Hotmail is dead.
Microsoft has replaced its ageing free email system with a new service using the 'Outlook' name shared by its desktop email program.
The switch ends Microsoft's use of the Hotmail name 14 years after it acquired the webmail service.
Users can sign up for new addresses at Outlook.com. Microsoft says the service will sort mail as it arrives - labelling messages as newsletters, social network updates and emails from trusted contacts.
Outlook account holders will also be able to make video calls with Skype, which Microsoft purchased for $8.5bn in 2011.
It is also linking email accounts to other sites, including Twitter and Facebook, so you can update all of your services from one account.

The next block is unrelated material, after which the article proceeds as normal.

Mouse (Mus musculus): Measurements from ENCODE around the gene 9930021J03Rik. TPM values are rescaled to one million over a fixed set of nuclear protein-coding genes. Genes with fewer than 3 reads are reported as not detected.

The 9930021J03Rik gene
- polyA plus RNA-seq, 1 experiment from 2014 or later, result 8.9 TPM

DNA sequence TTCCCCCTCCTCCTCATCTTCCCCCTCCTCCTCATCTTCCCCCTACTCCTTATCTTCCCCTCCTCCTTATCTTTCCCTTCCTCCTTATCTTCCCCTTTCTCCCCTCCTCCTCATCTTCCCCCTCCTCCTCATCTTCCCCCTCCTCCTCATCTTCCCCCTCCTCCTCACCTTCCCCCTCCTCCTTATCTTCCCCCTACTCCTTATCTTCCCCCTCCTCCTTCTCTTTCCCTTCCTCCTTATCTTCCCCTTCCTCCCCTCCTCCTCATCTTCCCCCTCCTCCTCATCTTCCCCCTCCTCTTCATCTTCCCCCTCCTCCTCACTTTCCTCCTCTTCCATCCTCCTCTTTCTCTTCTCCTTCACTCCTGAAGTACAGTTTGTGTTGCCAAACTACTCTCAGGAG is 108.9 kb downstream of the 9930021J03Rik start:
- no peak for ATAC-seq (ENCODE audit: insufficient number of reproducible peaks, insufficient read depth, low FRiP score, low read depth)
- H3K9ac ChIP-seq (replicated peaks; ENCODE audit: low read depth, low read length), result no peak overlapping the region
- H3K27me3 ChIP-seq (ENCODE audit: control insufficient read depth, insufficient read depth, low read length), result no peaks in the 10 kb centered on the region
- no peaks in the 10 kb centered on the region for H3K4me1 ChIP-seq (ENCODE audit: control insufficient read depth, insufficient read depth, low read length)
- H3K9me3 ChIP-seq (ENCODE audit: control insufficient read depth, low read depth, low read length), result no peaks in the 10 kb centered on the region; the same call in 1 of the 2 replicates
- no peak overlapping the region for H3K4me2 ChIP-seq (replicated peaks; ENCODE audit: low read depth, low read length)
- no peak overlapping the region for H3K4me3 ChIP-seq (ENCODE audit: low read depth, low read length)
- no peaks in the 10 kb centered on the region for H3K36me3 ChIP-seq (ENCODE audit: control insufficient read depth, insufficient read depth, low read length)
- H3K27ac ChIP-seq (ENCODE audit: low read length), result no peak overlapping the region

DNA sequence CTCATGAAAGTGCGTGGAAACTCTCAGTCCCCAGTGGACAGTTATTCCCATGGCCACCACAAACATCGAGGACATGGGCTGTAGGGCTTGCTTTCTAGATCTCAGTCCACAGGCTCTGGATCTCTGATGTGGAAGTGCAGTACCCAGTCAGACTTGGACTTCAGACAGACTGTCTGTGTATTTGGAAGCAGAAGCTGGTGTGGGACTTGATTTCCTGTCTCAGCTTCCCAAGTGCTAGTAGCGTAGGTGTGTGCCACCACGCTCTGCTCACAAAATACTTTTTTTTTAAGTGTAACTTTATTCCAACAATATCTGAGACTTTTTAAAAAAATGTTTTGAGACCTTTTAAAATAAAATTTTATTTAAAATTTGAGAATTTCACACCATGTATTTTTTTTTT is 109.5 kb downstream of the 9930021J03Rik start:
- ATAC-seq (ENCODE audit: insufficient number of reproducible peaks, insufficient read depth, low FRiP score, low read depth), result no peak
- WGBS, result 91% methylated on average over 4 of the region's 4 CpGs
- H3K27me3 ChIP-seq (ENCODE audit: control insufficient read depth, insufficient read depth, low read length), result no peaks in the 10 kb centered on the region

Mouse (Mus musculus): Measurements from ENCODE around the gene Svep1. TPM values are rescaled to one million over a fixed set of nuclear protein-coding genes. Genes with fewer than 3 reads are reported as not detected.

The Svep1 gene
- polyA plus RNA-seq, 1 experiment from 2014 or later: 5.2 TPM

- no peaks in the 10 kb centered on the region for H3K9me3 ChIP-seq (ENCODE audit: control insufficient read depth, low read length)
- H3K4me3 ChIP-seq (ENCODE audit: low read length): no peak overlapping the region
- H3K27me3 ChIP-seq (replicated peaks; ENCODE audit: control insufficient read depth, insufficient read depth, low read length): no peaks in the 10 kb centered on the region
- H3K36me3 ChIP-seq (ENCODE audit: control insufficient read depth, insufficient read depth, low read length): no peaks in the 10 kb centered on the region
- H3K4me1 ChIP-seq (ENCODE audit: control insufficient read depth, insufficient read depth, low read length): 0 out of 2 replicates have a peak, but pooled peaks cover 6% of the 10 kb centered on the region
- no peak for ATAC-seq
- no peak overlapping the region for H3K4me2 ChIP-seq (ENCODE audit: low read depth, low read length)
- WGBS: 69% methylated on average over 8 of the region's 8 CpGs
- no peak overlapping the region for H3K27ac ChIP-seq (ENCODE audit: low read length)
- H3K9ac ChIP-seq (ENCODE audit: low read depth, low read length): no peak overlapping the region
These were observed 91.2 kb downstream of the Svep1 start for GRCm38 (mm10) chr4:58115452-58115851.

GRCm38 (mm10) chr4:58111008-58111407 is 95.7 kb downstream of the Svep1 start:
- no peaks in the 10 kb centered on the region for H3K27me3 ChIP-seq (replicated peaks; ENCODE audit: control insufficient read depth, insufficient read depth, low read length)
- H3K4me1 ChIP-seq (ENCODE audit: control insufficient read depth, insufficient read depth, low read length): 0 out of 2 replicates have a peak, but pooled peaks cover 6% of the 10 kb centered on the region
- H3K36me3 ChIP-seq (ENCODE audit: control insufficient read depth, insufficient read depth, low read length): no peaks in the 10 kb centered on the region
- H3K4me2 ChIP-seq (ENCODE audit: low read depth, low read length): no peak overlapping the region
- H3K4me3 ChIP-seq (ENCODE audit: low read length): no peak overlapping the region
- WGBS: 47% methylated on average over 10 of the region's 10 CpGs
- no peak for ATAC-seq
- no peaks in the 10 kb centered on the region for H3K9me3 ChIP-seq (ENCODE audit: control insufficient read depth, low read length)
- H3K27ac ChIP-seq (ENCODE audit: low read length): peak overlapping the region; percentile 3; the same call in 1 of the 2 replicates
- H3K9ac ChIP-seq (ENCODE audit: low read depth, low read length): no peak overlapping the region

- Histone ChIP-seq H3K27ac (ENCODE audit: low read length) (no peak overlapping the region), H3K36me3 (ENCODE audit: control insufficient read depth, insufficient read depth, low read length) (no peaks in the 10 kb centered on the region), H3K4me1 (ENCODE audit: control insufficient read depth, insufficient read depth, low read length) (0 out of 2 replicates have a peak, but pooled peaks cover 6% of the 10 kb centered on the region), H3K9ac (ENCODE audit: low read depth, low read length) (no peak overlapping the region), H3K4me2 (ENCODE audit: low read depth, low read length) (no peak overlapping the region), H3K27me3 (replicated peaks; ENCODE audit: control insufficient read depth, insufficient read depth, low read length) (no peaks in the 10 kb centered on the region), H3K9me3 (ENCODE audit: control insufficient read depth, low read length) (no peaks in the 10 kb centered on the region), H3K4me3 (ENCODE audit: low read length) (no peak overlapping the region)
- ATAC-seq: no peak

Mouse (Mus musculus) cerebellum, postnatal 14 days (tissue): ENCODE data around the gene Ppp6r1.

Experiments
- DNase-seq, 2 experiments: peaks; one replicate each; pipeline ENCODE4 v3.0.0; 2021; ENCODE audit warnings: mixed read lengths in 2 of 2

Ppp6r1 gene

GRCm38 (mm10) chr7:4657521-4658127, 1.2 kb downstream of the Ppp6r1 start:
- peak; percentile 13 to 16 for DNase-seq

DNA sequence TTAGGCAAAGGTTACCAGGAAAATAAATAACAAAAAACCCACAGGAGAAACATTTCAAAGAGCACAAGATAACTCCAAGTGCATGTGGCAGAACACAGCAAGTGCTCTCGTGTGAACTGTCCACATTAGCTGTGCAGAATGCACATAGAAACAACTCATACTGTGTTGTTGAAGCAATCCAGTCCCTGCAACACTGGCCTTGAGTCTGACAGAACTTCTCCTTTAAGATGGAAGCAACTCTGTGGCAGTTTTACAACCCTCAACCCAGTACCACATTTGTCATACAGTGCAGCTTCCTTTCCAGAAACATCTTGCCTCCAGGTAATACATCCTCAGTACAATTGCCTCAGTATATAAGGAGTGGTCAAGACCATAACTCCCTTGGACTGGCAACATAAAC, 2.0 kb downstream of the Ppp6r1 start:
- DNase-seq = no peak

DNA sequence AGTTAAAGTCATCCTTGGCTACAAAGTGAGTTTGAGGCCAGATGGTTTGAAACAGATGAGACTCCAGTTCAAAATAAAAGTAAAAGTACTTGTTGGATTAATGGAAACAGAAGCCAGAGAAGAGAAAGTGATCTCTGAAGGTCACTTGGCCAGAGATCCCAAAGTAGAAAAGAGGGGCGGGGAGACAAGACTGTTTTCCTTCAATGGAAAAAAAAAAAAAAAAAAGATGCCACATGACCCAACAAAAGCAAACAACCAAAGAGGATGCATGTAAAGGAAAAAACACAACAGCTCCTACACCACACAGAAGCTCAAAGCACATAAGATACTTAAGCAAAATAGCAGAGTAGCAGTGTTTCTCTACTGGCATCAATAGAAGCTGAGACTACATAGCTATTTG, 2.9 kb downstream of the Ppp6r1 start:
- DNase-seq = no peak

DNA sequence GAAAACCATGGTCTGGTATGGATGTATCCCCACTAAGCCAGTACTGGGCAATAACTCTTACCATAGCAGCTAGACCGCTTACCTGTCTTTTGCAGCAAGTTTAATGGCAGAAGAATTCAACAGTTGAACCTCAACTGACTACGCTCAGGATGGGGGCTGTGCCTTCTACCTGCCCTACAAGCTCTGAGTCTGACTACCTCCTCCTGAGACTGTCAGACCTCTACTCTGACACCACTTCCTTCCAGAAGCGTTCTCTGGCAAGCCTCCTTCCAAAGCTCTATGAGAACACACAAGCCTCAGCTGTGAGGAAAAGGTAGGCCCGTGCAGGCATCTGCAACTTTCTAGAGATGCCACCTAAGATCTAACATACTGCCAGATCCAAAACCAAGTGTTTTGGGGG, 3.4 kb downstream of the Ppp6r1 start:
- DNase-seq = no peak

On its blog, Microsoft said Outlook.com was a "bold new step".
"We needed to take a bold step, break from the past and build you a brand new service from the ground up.
"You already know Outlook via the Outlook desktop application-for PCs and Macs-as the world's most popular application for reading email, managing a calendar, and connecting to people. And you may have used the Outlook Web App connected to Exchange Server in your organisation.
"Now, in addition to a desktop application and a service for businesses, we're offering Outlook as a personal email service."
Microsoft said it would not scan emails to sell targeted ads - something Google does as standard.
However, others have criticised the new product for lacking truly innovative new features.